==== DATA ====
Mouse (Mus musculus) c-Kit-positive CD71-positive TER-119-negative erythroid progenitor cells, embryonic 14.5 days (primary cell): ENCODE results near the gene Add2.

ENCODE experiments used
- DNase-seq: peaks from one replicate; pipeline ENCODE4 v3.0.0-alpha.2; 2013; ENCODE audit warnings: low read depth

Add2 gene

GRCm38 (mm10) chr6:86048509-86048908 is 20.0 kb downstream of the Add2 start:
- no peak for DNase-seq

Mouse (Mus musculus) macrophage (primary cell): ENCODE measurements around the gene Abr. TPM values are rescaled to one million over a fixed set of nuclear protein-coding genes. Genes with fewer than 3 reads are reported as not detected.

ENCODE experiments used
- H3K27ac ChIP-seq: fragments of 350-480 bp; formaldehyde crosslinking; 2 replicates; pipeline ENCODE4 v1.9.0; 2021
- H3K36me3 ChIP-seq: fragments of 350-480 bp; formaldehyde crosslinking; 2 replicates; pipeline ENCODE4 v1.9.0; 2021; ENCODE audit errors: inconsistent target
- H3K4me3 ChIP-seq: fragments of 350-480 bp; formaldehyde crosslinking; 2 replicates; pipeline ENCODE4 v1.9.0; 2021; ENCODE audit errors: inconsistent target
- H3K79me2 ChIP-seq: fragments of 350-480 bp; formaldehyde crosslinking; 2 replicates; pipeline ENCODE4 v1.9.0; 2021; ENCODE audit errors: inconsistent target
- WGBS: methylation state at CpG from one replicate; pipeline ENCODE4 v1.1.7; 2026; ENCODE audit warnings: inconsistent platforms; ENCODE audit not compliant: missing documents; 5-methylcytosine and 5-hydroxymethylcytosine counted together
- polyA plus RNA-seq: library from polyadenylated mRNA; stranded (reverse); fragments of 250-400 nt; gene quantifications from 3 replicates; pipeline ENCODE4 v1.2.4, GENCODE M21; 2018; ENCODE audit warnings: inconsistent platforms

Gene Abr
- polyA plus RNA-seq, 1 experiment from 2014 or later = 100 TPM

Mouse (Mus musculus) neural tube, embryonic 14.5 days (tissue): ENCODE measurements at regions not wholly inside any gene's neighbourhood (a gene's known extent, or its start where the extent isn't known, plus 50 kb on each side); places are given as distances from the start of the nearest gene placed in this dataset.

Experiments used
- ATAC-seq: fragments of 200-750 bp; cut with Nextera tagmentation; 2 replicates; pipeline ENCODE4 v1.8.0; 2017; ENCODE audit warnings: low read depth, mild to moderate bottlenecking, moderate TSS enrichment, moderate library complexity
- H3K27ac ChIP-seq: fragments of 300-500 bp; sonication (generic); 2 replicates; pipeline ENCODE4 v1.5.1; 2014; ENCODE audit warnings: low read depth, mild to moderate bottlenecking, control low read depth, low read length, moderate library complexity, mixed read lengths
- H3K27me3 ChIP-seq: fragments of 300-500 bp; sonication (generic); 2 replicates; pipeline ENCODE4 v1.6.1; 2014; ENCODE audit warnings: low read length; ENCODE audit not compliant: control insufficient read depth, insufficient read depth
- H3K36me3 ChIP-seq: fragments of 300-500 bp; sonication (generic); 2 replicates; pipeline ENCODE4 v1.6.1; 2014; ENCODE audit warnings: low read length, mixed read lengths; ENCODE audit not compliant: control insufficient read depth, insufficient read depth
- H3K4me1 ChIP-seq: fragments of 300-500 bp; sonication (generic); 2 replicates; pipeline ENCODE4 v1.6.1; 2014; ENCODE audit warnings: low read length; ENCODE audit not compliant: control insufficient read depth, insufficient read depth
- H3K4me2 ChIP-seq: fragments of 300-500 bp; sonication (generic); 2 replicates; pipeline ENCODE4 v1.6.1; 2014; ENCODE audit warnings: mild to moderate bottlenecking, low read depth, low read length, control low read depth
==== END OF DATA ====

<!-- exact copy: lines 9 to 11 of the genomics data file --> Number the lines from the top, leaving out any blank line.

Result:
- H3K27ac ChIP-seq: fragments of 350-480 bp; formaldehyde crosslinking; 2 replicates; pipeline ENCODE4 v1.9.0; 2021
- H3K36me3 ChIP-seq: fragments of 350-480 bp; formaldehyde crosslinking; 2 replicates; pipeline ENCODE4 v1.9.0; 2021; ENCODE audit errors: inconsistent target
- H3K4me3 ChIP-seq: fragments of 350-480 bp; formaldehyde crosslinking; 2 replicates; pipeline ENCODE4 v1.9.0; 2021; ENCODE audit errors: inconsistent target